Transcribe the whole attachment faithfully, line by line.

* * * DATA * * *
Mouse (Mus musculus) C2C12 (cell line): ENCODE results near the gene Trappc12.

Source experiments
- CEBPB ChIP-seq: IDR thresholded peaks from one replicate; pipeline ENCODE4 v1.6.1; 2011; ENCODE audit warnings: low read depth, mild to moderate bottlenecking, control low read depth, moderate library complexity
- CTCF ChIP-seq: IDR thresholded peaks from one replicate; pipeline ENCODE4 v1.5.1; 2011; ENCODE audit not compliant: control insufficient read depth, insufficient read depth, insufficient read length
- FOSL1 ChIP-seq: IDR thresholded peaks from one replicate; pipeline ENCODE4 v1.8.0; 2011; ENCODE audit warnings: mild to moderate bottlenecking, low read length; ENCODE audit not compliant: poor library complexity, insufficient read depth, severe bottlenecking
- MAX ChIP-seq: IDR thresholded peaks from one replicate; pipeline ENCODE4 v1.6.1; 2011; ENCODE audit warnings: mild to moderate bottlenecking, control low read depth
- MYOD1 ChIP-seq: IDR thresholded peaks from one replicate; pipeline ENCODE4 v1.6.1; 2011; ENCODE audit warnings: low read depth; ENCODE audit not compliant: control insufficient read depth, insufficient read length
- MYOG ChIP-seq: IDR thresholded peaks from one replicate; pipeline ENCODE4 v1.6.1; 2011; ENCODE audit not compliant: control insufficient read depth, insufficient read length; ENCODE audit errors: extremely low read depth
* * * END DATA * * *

Mouse (Mus musculus) C2C12 (cell line): ENCODE results near the gene Trappc12.

Source experiments
- CEBPB ChIP-seq: IDR thresholded peaks from one replicate; pipeline ENCODE4 v1.6.1; 2011; ENCODE audit warnings: low read depth, mild to moderate bottlenecking, control low read depth, moderate library complexity
- CTCF ChIP-seq: IDR thresholded peaks from one replicate; pipeline ENCODE4 v1.5.1; 2011; ENCODE audit not compliant: control insufficient read depth, insufficient read depth, insufficient read length
- FOSL1 ChIP-seq: IDR thresholded peaks from one replicate; pipeline ENCODE4 v1.8.0; 2011; ENCODE audit warnings: mild to moderate bottlenecking, low read length; ENCODE audit not compliant: poor library complexity, insufficient read depth, severe bottlenecking
- MAX ChIP-seq: IDR thresholded peaks from one replicate; pipeline ENCODE4 v1.6.1; 2011; ENCODE audit warnings: mild to moderate bottlenecking, control low read depth
- MYOD1 ChIP-seq: IDR thresholded peaks from one replicate; pipeline ENCODE4 v1.6.1; 2011; ENCODE audit warnings: low read depth; ENCODE audit not compliant: control insufficient read depth, insufficient read length
- MYOG ChIP-seq: IDR thresholded peaks from one replicate; pipeline ENCODE4 v1.6.1; 2011; ENCODE audit not compliant: control insufficient read depth, insufficient read length; ENCODE audit errors: extremely low read depth